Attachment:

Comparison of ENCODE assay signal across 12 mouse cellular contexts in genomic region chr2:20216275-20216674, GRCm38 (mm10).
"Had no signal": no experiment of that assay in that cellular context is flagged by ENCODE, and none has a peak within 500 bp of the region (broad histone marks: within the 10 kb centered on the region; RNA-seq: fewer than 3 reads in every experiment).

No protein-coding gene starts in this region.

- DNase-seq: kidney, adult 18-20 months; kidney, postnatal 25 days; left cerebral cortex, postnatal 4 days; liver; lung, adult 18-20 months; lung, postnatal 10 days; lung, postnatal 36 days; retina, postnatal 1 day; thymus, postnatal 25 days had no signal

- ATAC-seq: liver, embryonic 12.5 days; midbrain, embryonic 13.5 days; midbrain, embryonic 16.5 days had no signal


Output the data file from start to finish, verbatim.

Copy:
Comparison of ENCODE assay signal across 12 mouse cellular contexts in genomic region chr2:20216275-20216674, GRCm38 (mm10).
"Had no signal": no experiment of that assay in that cellular context is flagged by ENCODE, and none has a peak within 500 bp of the region (broad histone marks: within the 10 kb centered on the region; RNA-seq: fewer than 3 reads in every experiment).

No protein-coding gene starts in this region.

- DNase-seq: kidney, adult 18-20 months; kidney, postnatal 25 days; left cerebral cortex, postnatal 4 days; liver; lung, adult 18-20 months; lung, postnatal 10 days; lung, postnatal 36 days; retina, postnatal 1 day; thymus, postnatal 25 days had no signal

- ATAC-seq: liver, embryonic 12.5 days; midbrain, embryonic 13.5 days; midbrain, embryonic 16.5 days had no signal